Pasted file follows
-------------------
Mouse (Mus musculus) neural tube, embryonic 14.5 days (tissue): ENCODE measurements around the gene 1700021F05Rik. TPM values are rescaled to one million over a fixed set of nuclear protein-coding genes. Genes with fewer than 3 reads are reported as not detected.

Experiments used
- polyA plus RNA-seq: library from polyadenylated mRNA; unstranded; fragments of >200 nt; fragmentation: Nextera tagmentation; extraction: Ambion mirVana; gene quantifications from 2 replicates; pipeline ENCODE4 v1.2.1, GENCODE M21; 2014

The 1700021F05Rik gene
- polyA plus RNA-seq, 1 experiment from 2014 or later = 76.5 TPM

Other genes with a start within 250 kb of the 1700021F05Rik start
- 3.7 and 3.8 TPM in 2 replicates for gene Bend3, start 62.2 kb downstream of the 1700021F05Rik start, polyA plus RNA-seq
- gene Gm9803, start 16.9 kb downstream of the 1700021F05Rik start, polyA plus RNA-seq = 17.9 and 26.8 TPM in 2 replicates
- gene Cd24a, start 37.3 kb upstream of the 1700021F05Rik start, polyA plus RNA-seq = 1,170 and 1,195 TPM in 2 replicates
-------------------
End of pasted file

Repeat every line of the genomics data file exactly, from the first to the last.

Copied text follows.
Mouse (Mus musculus) neural tube, embryonic 14.5 days (tissue): ENCODE measurements around the gene 1700021F05Rik. TPM values are rescaled to one million over a fixed set of nuclear protein-coding genes. Genes with fewer than 3 reads are reported as not detected.

Experiments used
- polyA plus RNA-seq: library from polyadenylated mRNA; unstranded; fragments of >200 nt; fragmentation: Nextera tagmentation; extraction: Ambion mirVana; gene quantifications from 2 replicates; pipeline ENCODE4 v1.2.1, GENCODE M21; 2014

The 1700021F05Rik gene
- polyA plus RNA-seq, 1 experiment from 2014 or later = 76.5 TPM

Other genes with a start within 250 kb of the 1700021F05Rik start
- 3.7 and 3.8 TPM in 2 replicates for gene Bend3, start 62.2 kb downstream of the 1700021F05Rik start, polyA plus RNA-seq
- gene Gm9803, start 16.9 kb downstream of the 1700021F05Rik start, polyA plus RNA-seq = 17.9 and 26.8 TPM in 2 replicates
- gene Cd24a, start 37.3 kb upstream of the 1700021F05Rik start, polyA plus RNA-seq = 1,170 and 1,195 TPM in 2 replicates